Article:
Zambia and Zimbabwe are planning to retender the Batoka Gorge hydropower project with an estimated value of $5bn and a capacity of 2.4GW, Bloomberg has reported.

The Zambezi River Authority (ZRA), a joint venture between the two countries, is set to receive bids by April 2025, with the new potential developers expected by September of the same year.

The ZRA, which maintains the Kariba Dam complex, is preparing for an influx of proposals from interested developers.

The Batoka Gorge hydropower plant is planned for a site on the Zambezi River, 54km downstream from Victoria Falls, straddling the border between the two nations.

The project was initially awarded to General Electric (GE) and Power Construction Corporation of China (Power China) but has since been subject to retendering.

Originally set to commence in 2020, it has faced multiple setbacks including the Covid-19 pandemic and challenges in obtaining financial backing.

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In June 2023, Zambian Energy Minister Peter Kapala announced the country’s withdrawal from the 2019 agreement with GE and Power China, citing irregularities in the procurement process.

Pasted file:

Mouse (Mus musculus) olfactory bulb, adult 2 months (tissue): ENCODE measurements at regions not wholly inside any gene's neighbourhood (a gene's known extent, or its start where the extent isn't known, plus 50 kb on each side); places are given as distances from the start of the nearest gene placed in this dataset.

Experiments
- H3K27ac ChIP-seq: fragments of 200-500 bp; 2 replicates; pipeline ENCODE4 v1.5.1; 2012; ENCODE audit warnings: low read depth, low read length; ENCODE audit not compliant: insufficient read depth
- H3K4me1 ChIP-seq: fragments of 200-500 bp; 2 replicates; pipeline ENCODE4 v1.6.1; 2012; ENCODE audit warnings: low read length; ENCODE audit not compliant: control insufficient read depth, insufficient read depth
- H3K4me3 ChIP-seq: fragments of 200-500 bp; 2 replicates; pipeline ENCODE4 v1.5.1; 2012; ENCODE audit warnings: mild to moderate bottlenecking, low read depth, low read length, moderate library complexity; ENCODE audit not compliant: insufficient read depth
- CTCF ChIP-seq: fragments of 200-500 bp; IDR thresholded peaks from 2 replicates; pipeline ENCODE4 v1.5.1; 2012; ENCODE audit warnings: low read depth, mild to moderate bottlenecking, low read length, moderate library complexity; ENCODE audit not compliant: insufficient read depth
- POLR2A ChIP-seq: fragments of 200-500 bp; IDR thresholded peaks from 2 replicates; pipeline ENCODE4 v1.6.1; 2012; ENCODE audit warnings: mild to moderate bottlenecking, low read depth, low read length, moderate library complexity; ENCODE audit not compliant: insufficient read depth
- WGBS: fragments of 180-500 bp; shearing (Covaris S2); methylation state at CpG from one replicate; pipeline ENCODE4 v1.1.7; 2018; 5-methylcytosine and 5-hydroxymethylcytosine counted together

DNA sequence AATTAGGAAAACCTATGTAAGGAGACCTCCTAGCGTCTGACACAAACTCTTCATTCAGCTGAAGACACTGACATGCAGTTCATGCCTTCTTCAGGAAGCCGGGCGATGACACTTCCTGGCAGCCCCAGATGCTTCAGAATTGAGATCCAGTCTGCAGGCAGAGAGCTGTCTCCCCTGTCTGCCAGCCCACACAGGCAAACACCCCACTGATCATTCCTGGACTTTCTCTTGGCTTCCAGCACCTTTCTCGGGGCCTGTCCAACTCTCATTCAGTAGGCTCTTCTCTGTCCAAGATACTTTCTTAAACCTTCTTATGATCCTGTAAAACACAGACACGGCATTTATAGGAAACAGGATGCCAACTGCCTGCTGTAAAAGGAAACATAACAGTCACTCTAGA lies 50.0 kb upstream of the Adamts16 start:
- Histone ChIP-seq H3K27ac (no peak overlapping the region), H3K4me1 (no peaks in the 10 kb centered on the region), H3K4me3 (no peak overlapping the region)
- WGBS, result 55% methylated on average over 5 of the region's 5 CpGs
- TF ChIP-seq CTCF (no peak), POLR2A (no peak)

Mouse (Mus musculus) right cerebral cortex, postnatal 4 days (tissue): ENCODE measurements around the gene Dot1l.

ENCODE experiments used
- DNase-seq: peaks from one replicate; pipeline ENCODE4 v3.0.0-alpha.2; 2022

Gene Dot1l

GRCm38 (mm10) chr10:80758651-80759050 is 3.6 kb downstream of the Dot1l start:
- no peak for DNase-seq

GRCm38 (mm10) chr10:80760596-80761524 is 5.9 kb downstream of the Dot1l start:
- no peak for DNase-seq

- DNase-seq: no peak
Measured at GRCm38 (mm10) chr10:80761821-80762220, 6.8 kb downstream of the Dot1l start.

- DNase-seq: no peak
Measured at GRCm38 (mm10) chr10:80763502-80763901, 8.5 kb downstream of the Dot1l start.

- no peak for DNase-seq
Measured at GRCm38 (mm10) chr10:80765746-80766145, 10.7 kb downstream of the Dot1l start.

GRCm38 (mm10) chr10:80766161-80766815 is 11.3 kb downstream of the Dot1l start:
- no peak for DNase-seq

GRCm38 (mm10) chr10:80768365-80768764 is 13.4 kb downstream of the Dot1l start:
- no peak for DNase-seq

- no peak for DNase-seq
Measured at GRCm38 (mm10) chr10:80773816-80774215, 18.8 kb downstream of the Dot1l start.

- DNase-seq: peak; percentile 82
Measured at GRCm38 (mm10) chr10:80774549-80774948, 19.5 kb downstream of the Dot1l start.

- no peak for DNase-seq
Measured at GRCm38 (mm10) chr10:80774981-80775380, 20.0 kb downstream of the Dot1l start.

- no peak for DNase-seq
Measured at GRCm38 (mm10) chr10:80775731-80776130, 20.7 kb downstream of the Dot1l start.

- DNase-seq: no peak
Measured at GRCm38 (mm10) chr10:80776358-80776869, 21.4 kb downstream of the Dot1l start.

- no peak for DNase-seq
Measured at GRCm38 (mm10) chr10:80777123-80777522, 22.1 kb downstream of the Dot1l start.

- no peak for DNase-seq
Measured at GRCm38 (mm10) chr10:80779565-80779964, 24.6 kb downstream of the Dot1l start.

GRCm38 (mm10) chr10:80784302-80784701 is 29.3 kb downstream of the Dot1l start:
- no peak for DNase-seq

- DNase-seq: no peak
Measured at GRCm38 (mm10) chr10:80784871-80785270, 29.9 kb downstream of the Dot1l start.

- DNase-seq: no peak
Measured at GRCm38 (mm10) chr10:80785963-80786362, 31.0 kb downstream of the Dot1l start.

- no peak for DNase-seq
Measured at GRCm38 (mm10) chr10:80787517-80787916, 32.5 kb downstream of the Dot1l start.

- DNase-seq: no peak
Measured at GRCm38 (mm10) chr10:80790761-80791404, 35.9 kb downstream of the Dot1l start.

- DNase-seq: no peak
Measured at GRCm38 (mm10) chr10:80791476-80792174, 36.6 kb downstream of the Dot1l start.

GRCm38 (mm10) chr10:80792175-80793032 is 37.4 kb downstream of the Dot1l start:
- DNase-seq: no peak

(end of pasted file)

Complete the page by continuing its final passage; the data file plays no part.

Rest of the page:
The southern African region is currently experiencing a severe drought attributed to the El Niño weather pattern, leading to increased food prices and impacting low-income families. Zambia has declared this a national disaster.

ZRA CEO Munyaradzi Munodawafa states that developing water reserve buffers is a priority.

Munodawafa was quoted by Bloomberg as saying: “Additional hydroelectric schemes will facilitate reservoir regulation for power generation and flood management.

“This means generation will be increased at Batoka during the peak season while water will be banked at the Kariba Dam for use during the dry season.”

Despite falling water levels at the Kariba Dam, which is shared by Zambia and Zimbabwe, Munodawafa has dismissed the possibility of decommissioning the facility.

For the remainder of 2024, the ZRA has apportioned eight billion cubic metres of water to Zambian power utility Zesco and Zimbabwe Power. This will enable each to generate 214MW of electricity.

Munodawafa went on: “Batoka will serve as a mitigation measure to some of the hydrological problems at Kariba, while at the same time directly contributing a significant increase to the desperately needed power supply capacity of Zambia and Zimbabwe.”